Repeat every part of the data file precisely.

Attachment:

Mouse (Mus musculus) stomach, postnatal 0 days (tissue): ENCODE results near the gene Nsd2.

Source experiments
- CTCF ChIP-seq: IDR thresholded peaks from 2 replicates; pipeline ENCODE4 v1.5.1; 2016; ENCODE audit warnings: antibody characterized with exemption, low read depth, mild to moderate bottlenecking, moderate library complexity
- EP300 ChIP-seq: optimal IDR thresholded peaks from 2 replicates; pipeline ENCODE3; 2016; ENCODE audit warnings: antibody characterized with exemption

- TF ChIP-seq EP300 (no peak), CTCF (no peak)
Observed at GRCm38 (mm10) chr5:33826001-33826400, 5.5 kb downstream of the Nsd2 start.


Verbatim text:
Mouse (Mus musculus) stomach, postnatal 0 days (tissue): ENCODE results near the gene Nsd2.

Source experiments
- CTCF ChIP-seq: IDR thresholded peaks from 2 replicates; pipeline ENCODE4 v1.5.1; 2016; ENCODE audit warnings: antibody characterized with exemption, low read depth, mild to moderate bottlenecking, moderate library complexity
- EP300 ChIP-seq: optimal IDR thresholded peaks from 2 replicates; pipeline ENCODE3; 2016; ENCODE audit warnings: antibody characterized with exemption

- TF ChIP-seq EP300 (no peak), CTCF (no peak)
Observed at GRCm38 (mm10) chr5:33826001-33826400, 5.5 kb downstream of the Nsd2 start.